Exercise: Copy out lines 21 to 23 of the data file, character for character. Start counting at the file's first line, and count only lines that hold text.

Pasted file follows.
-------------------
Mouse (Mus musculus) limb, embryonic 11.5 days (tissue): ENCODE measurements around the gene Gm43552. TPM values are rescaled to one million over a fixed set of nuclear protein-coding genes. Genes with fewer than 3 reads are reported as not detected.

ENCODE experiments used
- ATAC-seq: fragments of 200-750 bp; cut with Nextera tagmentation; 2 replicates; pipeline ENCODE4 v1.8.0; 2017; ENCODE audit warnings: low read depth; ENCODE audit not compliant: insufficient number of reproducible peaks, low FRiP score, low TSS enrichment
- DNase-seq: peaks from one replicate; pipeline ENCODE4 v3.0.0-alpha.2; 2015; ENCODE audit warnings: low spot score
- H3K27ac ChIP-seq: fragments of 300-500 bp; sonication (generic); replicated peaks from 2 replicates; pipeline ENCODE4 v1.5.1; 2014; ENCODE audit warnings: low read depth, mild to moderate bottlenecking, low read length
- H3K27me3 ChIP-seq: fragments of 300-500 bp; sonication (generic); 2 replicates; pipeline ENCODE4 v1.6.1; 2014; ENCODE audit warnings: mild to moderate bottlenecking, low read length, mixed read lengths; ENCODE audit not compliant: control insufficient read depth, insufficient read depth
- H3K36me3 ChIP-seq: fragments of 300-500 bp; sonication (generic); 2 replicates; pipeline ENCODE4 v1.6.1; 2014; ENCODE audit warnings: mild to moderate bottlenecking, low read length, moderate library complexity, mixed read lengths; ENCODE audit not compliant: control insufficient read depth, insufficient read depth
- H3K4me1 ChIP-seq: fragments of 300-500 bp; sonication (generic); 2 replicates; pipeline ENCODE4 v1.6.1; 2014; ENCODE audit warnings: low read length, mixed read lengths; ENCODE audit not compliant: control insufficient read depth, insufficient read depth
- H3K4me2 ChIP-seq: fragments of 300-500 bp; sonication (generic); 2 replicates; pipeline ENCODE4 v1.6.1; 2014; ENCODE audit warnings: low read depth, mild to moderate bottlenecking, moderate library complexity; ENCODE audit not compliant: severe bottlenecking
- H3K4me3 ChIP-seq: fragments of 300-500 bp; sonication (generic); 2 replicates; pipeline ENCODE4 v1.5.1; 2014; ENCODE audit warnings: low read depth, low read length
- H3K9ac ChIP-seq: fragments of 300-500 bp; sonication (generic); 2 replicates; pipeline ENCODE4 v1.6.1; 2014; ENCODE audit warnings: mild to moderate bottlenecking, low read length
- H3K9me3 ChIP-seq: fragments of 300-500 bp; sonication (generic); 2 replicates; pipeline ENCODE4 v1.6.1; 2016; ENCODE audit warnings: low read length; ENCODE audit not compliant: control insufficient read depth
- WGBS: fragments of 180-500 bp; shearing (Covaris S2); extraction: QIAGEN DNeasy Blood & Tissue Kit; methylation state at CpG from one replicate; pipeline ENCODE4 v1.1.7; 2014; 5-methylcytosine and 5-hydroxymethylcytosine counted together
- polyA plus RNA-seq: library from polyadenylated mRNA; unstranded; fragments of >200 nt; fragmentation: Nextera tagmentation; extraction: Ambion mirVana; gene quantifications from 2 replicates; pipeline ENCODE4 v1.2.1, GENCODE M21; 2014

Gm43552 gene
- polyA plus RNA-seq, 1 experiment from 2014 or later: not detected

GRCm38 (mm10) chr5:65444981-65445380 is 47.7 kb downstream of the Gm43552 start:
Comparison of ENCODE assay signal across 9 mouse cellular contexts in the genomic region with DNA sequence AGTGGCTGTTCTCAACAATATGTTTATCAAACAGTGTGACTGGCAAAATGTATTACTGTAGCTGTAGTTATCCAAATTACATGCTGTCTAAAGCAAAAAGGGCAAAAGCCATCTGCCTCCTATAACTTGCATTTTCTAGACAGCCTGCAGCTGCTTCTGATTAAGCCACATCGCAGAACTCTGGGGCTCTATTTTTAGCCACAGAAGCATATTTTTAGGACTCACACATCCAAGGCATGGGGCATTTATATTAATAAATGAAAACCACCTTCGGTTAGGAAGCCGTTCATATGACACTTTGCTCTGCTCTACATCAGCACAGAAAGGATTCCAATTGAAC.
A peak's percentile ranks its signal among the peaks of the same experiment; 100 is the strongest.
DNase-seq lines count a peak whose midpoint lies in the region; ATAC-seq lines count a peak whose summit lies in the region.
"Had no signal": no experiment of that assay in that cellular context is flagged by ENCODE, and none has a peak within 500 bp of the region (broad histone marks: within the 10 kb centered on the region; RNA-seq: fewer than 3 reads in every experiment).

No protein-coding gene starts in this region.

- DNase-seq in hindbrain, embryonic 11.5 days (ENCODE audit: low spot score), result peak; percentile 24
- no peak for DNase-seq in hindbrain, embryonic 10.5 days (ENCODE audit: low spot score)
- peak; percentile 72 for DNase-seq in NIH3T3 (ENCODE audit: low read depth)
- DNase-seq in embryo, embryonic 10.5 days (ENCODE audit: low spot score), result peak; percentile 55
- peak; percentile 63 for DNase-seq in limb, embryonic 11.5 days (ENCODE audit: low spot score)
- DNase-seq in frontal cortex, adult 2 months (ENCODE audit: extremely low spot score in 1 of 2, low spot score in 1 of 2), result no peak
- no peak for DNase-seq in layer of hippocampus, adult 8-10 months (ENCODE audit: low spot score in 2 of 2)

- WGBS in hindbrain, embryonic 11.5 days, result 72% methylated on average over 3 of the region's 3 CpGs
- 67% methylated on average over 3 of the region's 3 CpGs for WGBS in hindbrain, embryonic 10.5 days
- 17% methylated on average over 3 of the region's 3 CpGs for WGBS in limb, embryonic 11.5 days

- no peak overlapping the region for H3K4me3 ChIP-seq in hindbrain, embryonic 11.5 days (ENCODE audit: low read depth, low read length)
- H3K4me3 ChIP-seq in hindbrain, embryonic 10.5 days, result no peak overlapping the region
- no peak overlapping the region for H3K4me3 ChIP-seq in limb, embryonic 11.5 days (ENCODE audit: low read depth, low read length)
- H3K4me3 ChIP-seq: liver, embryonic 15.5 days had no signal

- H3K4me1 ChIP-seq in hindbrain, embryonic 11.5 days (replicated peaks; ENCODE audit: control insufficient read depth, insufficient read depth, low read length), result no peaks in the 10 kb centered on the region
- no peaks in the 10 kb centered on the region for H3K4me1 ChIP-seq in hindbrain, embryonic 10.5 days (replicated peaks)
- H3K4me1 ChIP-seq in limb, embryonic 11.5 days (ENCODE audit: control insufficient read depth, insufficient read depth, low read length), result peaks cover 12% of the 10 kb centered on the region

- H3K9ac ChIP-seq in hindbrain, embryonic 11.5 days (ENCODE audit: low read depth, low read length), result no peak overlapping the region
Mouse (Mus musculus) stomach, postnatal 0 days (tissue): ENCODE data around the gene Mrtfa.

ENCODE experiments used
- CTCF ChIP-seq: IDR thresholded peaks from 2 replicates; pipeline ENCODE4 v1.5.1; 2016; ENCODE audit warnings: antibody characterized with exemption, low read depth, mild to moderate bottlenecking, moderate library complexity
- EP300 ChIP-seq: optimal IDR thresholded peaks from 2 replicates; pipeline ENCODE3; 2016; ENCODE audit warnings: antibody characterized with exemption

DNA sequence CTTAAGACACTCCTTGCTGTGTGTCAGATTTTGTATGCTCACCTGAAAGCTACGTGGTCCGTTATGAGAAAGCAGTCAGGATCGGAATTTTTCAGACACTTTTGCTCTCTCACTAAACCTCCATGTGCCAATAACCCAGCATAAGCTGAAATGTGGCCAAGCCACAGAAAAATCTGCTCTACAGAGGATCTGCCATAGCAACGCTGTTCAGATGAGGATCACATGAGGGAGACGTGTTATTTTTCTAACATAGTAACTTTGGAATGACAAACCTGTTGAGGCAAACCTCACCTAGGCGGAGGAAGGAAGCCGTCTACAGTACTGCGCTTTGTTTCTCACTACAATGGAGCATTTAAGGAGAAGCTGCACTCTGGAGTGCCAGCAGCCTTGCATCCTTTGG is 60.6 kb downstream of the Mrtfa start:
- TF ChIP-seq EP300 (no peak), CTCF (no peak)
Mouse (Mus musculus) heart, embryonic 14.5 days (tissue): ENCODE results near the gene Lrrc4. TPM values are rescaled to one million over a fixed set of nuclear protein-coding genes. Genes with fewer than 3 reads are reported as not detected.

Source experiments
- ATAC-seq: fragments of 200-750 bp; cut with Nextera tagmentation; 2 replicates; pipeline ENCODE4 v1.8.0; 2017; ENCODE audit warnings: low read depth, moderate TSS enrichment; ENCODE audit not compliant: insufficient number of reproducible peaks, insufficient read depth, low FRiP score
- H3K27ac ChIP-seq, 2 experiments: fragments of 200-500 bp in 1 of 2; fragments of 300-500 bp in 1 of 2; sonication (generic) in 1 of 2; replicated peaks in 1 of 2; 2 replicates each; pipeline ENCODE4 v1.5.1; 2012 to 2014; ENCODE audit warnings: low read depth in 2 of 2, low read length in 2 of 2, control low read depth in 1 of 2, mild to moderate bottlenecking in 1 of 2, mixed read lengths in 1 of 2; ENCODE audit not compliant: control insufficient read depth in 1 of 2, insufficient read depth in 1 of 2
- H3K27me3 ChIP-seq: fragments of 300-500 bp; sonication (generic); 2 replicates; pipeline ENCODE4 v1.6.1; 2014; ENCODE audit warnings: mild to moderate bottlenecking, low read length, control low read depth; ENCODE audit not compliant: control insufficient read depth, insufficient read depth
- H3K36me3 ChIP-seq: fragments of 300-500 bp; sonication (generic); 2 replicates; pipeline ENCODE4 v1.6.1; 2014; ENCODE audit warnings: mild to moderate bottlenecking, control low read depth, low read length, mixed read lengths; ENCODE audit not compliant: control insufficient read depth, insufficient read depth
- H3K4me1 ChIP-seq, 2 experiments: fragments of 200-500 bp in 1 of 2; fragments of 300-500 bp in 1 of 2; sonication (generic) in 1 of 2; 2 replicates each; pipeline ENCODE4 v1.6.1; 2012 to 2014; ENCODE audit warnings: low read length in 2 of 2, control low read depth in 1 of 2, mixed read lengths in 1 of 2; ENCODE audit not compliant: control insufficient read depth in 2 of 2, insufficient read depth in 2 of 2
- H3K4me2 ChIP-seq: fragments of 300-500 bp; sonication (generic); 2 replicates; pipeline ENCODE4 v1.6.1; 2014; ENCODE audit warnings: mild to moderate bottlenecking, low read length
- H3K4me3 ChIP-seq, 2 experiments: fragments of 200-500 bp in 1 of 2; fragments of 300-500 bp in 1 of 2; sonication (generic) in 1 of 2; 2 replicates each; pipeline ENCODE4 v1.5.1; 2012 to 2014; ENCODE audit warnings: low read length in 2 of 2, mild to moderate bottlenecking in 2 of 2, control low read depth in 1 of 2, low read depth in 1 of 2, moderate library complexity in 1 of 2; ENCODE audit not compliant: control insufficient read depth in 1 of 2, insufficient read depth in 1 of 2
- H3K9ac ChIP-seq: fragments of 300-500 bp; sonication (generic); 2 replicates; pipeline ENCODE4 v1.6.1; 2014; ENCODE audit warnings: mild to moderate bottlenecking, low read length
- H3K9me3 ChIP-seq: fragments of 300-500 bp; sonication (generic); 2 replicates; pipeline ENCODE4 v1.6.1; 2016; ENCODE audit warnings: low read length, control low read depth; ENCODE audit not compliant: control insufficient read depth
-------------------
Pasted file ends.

"Had no signal": no experiment of that assay in that cellular context is flagged by ENCODE, and none has a peak within 500 bp of the region (broad histone marks: within the 10 kb centered on the region; RNA-seq: fewer than 3 reads in every experiment).

No protein-coding gene starts in this region.

- DNase-seq in hindbrain, embryonic 11.5 days (ENCODE audit: low spot score), result peak; percentile 24